Looking for advice on getting new hybrid bike - maybe trek fx3 or the canyon roadlite 5?

johnmck

Registered User
Messages
67
Thinking of getting a new bike. I've an old trek and want something new with disc brake.

Looking at trek fx3 or the canyon roadlite 5.

Anybody have any advice for me, thanks
 

Cervelo

Registered User
Messages
902
Difficult choice, they both are two good bikes in that price range
If I was to choose between the two I'd be looking at the gearing, the Trek is a 2x9 while the Canyon is 1x11
Have a think about how you use your gears on your current Trek because you'd be loosing 8 gears by going for the Canyon
This won't be an issue if you mainly ride in the big chainring(46) but might feel it is if you use the inner chainring a lot
But if I was forced to decide I probably go with the Canyon as it's 1x11 and would be a better groupset (IMO) compared to the Shimano

Other than that I think they both evenly spec'd and after the gearing it's down to looks, colouring scheme and availability!!!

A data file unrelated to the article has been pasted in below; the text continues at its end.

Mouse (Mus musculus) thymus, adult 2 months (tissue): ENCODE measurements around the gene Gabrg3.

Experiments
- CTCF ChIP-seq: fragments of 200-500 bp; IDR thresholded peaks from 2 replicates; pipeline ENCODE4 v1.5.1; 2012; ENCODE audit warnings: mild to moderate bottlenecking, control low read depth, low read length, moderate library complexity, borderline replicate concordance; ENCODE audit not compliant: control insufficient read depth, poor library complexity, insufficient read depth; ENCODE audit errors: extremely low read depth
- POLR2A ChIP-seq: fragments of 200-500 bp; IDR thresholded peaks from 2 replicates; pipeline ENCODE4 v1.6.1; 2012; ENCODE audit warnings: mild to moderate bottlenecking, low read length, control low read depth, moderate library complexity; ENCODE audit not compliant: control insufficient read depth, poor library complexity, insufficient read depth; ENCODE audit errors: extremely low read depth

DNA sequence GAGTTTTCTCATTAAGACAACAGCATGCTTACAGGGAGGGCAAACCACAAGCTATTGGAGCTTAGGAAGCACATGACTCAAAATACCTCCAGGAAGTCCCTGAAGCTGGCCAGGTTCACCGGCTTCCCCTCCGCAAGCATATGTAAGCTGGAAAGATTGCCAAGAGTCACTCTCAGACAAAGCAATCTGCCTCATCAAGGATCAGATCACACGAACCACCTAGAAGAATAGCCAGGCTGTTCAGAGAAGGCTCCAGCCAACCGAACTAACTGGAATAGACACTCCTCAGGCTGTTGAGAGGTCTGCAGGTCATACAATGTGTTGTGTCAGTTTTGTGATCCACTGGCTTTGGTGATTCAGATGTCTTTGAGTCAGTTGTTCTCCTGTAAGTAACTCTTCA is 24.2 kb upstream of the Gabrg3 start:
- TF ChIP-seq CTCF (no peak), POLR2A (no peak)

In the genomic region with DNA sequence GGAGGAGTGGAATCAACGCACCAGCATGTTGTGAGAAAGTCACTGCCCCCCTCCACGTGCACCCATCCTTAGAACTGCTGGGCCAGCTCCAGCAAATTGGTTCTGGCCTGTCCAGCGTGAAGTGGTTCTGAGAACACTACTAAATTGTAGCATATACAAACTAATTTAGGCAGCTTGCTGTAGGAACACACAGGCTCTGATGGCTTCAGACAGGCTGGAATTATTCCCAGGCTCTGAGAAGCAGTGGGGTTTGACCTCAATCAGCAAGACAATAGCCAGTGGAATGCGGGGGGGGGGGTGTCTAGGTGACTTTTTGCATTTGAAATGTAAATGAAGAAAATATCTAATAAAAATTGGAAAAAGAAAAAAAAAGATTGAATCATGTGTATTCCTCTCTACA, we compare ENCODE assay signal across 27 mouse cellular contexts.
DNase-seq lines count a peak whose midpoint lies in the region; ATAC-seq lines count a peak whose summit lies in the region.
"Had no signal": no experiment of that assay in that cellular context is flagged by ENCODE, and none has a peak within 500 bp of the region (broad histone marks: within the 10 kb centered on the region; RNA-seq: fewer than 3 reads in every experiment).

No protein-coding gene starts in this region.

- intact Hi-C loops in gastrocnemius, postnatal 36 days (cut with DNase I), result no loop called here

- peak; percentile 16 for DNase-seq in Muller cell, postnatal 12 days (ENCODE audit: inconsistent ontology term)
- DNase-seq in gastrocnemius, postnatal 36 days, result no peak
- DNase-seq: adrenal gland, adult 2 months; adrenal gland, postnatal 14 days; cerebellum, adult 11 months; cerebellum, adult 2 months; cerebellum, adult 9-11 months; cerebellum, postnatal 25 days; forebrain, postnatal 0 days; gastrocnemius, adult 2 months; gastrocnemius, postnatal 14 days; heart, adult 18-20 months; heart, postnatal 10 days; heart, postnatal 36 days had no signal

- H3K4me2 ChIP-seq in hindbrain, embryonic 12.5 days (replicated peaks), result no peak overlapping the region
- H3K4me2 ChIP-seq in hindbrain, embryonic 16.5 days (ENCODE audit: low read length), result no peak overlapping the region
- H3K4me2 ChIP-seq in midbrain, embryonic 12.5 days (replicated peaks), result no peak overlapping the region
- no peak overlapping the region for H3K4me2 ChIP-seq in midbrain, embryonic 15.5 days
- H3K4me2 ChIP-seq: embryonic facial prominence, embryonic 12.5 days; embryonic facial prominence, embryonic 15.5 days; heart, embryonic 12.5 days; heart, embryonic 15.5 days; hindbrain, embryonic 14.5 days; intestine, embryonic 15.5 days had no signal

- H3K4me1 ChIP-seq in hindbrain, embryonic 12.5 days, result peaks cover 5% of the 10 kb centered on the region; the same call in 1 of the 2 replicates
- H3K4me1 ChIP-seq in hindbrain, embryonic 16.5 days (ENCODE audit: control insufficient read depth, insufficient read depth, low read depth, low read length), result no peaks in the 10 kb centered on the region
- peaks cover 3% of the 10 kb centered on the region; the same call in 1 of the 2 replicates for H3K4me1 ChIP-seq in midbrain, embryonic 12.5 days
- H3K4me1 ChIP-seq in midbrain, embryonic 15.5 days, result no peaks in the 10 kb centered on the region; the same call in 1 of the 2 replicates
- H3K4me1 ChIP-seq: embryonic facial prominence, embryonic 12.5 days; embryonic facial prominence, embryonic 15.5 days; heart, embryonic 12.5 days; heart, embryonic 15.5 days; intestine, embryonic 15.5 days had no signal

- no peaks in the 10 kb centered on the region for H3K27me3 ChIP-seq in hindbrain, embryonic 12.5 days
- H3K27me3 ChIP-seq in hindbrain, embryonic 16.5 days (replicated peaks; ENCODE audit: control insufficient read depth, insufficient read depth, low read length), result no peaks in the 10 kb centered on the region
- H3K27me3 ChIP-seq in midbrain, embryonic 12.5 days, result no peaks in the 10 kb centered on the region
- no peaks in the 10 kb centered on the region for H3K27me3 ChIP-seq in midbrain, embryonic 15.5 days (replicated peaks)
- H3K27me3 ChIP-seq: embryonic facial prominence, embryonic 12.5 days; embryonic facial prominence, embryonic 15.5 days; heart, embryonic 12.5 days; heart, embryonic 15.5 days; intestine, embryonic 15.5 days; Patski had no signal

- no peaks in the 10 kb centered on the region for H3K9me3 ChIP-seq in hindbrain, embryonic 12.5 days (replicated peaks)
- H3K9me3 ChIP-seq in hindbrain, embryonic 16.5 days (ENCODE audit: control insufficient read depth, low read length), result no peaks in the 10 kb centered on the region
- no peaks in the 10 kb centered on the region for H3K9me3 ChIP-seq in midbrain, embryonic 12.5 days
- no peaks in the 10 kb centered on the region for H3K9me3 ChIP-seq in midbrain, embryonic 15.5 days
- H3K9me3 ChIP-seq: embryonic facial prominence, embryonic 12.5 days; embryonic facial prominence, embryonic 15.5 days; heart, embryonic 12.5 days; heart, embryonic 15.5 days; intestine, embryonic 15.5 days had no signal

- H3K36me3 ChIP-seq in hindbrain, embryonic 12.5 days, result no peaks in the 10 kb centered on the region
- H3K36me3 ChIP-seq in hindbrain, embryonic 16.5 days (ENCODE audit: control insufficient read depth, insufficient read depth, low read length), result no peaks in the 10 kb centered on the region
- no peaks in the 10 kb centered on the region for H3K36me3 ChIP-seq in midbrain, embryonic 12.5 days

interested21

Registered User
Messages
60
The Canyon is nearly 2kg lighter.

It has a single speed up front, which means less maintenance but fewer gears. There's a big cassette at the back to make up for this somewhat, but if you will need low gears for going up lots of hills then you should go with the Trek because you'll find yourself having to grind on the Canyon when the lowest gear is 46x42. In comparison, the Trek has a 30x36. I don't know why Canyon put such a big front ring on the bike, it doesn't seem like a good fit at all.

Also it looks like the Canyon availability is really poor. Their estimations of when things will be in stock are famously bad as well.
 

Purple

Registered User
Messages
13,103
Difficult choice, they both are two good bikes in that price range
If I was to choose between the two I'd be looking at the gearing, the Trek is a 2x9 while the Canyon is 1x11
Have a think about how you use your gears on your current Trek because you'd be loosing 8 gears by going for the Canyon
This won't be an issue if you mainly ride in the big chainring(46) but might feel it is if you use the inner chainring a lot
But if I was forced to decide I probably go with the Canyon as it's 1x11 and would be a better groupset (IMO) compared to the Shimano

Other than that I think they both evenly spec'd and after the gearing it's down to looks, colouring scheme and availability!!!